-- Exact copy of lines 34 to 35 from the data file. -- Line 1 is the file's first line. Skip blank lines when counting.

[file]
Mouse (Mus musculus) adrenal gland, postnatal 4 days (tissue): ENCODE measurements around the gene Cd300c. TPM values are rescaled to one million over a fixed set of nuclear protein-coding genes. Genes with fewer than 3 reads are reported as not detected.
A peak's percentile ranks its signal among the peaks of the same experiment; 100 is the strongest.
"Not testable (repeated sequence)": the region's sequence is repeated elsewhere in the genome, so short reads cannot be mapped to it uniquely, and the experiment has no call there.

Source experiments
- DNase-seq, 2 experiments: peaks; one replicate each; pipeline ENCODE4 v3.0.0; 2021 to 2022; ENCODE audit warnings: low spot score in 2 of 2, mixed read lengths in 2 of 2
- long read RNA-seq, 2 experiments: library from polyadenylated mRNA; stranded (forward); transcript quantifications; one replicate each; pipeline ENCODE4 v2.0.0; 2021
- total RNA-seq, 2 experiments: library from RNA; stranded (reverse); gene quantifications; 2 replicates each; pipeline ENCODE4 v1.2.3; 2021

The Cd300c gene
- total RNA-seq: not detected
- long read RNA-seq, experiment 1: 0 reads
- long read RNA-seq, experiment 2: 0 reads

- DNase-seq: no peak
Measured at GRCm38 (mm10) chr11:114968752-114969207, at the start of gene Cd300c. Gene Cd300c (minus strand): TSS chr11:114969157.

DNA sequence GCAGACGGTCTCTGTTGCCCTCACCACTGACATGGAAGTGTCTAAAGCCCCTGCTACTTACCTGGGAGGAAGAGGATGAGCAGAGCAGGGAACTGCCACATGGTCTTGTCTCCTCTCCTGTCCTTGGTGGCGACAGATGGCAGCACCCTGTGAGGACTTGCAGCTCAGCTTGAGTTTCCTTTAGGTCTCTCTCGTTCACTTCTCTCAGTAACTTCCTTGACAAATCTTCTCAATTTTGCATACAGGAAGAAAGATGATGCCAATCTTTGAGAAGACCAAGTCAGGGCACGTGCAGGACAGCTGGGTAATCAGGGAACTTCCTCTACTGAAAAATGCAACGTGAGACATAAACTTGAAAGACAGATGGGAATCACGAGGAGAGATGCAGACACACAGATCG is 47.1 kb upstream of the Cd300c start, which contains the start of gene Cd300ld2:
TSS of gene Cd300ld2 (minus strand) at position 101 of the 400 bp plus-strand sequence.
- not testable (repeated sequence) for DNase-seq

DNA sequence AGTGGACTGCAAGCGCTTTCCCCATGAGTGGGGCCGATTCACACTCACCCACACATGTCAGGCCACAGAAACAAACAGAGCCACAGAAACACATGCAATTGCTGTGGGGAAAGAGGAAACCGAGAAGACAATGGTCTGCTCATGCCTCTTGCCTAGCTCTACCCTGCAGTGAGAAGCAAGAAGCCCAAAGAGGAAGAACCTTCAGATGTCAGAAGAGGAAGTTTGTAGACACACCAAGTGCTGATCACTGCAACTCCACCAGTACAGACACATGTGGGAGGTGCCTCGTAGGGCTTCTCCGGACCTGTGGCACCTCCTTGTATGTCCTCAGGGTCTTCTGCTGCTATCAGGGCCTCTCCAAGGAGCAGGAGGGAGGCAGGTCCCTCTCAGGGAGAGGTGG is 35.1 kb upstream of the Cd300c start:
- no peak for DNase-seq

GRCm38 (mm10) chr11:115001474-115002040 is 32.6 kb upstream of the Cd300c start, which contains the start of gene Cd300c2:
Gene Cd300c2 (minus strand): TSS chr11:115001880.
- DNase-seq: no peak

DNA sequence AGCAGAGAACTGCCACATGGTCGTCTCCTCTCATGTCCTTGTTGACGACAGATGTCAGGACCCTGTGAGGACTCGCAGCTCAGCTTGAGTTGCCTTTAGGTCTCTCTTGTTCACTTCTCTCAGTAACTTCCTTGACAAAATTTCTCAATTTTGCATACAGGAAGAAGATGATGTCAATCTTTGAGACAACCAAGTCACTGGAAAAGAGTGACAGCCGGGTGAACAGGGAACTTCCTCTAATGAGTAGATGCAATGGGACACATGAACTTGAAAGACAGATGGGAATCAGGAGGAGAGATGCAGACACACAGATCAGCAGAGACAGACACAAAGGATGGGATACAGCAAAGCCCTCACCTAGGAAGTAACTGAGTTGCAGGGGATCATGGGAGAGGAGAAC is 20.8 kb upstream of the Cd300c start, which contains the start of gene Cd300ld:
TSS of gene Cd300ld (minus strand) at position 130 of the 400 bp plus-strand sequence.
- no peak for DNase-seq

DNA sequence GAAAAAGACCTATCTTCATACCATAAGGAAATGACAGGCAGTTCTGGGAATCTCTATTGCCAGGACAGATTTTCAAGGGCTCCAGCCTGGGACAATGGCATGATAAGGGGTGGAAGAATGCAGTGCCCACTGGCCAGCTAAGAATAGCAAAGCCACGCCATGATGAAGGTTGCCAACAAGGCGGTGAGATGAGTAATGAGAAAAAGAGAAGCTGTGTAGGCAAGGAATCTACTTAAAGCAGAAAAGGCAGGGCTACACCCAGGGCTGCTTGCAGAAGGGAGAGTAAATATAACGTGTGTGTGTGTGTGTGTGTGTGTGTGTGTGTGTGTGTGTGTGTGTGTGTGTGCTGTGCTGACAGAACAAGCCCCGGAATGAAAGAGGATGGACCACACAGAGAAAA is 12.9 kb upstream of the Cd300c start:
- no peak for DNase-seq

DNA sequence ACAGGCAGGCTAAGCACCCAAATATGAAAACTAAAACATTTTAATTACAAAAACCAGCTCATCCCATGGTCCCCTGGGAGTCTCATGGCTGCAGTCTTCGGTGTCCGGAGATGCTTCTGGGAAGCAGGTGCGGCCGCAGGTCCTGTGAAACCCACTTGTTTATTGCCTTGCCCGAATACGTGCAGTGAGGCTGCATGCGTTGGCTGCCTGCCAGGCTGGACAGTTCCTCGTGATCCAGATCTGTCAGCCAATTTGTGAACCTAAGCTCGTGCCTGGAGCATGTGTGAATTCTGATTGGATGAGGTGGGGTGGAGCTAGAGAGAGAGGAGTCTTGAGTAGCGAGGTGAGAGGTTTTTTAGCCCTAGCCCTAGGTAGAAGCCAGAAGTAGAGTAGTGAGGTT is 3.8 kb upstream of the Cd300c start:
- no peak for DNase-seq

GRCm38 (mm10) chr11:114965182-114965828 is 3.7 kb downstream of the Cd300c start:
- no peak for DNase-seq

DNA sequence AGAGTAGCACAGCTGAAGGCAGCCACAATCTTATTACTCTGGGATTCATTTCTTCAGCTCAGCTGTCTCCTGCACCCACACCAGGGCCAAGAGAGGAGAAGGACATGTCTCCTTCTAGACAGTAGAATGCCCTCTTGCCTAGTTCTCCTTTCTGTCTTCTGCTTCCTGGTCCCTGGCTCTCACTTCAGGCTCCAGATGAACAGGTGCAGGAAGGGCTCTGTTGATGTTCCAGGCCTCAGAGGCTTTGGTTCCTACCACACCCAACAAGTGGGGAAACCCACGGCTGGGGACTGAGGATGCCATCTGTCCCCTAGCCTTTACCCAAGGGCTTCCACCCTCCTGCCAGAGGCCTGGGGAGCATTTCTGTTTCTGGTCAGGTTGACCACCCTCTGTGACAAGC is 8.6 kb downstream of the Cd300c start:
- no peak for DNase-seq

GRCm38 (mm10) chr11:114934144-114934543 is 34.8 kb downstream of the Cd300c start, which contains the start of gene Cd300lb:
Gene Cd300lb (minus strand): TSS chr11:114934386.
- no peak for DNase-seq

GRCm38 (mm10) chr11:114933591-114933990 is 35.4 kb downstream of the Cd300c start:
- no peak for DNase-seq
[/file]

Gene Cd300lb (minus strand): TSS chr11:114934386.
- no peak for DNase-seq